The Black Lives Matter movement came to life in 2013 after the killing of Trayvon Martin (and the subsequent acquittal of the policeman who killed him). Founded by three women – Alicia Garza, Patrisse Cullors and Opal Tometi – the movement aims to combat violence and racism, in particular by seeking to eradicate what is called “white supremacy”.
“We can no longer watch from the sidelines what is happening in our nation. We must raise our hands and voices until we force those who are blind to the injustices to acknowledge and protect us.”
In 2020 the movement gained more visibility (after yet another killing of a black man at the hand of the US police) not only thanks to museums and artists but also through murals and graffiti which appeared all over the world.
This year, for the first time in history, the famous magazine Art Review has placed the Black Lives movement to of the list, considering it the most influential artistic personality of 2020. So for the first time it wasn’t an artist or an art critic or an artistic movement but a movement of activist that ranked first place.
The event that triggered this proliferations of street art was the death, rather the killing, of George Floyd. It’s not the first of its kind, but since the fateful date of 25 May 2020, thousands of murals have appeared all over the world underlining the fact that we cannot speak of justice until we recognise that we are all equal and deserve the same rights. As Martin Luther King said, “Injustice anywhere is a threat to justice everywhere”.
One of the first works of art to appear was the yellow lettering “Black Lives Matter” written in huge lettering on a street near the White House in Washington D.C. The art was commissioned by Mayor Muriel Bowser with the intention of sending a strong and clear message: we all have the right to be recognised as human beings.
“There are people craving to be heard and to be seen, and to have their humanity recognized, and we had the opportunity to send that message loud and clear on a very important street in our city“
Graffiti and murals have appeared throughout the United States in support of the movement, as a commemoration and as a memento of what has and is happening. Street art has also appeared in many other cities around the world: in Berlin Dominican artist Jesus Cruz Artiles (aka Eme Freethinker) commemorated George Floyd by painting him on a remaing piece of the Berlin Wall; in Barcelona street artists TV Boy (Salvatore Benintende) has created a portrait of Floyd with with and the street sign “STOP racism”; in Belfast Floyd is portrayed in the position in which he died with three policemen replicating the three wise monkeys “see no evil, hear no evil, speak no evil”; and in Naples a mural of Martin Luther King, Malcolm X, Angela Davis and George Floyd appeared with tears of blood with inscribed underneath “time to change the world”.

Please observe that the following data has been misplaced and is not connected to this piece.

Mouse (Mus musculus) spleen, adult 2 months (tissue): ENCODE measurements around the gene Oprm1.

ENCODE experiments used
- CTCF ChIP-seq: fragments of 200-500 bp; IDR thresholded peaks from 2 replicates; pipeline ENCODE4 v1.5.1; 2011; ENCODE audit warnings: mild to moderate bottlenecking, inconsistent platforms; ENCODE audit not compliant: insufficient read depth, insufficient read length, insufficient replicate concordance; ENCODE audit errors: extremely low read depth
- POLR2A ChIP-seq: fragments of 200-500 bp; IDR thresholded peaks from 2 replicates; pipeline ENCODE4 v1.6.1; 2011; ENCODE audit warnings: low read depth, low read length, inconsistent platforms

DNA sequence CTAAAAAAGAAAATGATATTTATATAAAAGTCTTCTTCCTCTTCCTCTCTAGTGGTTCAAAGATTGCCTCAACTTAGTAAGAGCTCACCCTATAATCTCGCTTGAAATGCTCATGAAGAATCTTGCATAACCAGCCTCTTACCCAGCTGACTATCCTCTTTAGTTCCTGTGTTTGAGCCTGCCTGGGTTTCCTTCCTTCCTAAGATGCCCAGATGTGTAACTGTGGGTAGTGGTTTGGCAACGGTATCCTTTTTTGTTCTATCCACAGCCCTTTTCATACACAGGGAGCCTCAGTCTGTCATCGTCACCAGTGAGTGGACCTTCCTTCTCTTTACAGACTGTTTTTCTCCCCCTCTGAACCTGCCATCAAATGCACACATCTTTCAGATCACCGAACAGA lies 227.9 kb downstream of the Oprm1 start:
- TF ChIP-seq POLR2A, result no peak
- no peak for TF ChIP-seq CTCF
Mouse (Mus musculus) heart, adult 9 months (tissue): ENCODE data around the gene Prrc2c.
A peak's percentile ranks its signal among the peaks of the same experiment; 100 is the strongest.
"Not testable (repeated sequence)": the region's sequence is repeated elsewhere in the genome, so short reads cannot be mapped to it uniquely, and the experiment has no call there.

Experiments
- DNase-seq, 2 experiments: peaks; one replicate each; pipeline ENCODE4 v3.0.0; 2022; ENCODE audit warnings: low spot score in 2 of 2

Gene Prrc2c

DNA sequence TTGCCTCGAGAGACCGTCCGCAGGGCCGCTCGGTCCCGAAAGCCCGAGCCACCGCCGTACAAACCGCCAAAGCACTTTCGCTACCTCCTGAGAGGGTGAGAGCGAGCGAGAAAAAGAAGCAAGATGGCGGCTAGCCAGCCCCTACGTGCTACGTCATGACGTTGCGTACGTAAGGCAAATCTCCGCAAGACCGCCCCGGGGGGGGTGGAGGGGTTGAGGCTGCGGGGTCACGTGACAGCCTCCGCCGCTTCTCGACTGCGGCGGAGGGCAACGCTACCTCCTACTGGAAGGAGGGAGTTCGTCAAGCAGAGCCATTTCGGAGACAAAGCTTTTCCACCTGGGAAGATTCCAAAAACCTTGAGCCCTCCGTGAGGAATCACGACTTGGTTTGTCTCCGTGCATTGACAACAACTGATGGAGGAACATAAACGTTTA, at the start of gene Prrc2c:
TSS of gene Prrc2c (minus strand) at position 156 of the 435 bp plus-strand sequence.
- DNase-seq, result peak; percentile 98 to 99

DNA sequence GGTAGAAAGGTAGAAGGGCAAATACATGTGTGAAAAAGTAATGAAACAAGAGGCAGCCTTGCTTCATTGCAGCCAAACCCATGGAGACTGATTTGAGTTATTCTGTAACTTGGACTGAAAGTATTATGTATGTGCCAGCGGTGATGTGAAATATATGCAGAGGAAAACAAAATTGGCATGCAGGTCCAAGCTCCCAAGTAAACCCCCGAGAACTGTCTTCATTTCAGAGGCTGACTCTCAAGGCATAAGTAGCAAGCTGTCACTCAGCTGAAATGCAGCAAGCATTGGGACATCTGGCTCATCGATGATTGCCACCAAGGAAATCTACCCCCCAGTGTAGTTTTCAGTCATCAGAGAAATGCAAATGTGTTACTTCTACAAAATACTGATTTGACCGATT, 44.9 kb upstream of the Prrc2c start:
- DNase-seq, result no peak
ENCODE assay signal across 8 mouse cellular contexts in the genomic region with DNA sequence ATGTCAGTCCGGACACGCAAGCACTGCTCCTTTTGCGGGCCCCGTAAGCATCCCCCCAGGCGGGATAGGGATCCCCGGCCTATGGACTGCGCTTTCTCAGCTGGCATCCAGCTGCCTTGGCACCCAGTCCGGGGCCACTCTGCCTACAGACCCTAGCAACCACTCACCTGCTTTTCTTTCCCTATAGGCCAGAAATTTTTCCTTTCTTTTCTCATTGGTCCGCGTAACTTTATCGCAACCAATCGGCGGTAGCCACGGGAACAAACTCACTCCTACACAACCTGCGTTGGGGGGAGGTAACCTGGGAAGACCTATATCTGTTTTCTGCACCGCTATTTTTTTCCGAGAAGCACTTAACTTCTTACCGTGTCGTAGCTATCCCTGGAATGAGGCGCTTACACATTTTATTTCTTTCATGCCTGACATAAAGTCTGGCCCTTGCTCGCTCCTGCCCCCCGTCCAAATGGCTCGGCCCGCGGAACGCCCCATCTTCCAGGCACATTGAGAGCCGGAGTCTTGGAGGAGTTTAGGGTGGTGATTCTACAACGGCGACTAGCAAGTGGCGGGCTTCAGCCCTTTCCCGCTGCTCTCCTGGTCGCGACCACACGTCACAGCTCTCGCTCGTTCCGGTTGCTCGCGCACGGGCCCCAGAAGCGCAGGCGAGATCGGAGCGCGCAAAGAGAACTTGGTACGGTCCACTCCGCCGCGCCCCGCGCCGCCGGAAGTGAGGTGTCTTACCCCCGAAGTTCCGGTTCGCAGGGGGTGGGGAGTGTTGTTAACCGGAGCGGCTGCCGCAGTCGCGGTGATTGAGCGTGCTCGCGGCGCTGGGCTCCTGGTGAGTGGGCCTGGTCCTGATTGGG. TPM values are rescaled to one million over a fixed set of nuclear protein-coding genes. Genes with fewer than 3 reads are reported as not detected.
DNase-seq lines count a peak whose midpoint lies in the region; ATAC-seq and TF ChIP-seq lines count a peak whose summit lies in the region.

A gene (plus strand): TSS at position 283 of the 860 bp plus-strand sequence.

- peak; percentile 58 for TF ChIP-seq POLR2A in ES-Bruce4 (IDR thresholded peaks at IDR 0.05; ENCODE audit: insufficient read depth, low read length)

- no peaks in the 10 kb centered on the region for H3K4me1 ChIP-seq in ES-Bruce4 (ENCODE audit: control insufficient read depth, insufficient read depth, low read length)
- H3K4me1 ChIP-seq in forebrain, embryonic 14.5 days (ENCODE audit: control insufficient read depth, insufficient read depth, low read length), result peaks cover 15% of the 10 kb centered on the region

Murals and street art are a way of making art that can often become political denunciation. The urban art works created after Floyd’s death are an expression of the artist, a commemoration, and a form of political activism: they support the BLM movement and demand justice for George Floyd, for Breonna Taylor and all the other people who died in similar circumstances – and, as we can see from this mural, which appeared in New York, there are many. Thus art becomes a means of spreading a very strong message, we hope that the support given to the BLM movement will continue and that soon the day will come when rights and justice will be guaranteed to all.
Do you know of any murals or other artistic works made in support of the BLM movement? Let us know in the comments below and we will add it to the article on ZìrArtmag!
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Translated by Ludovica Sarti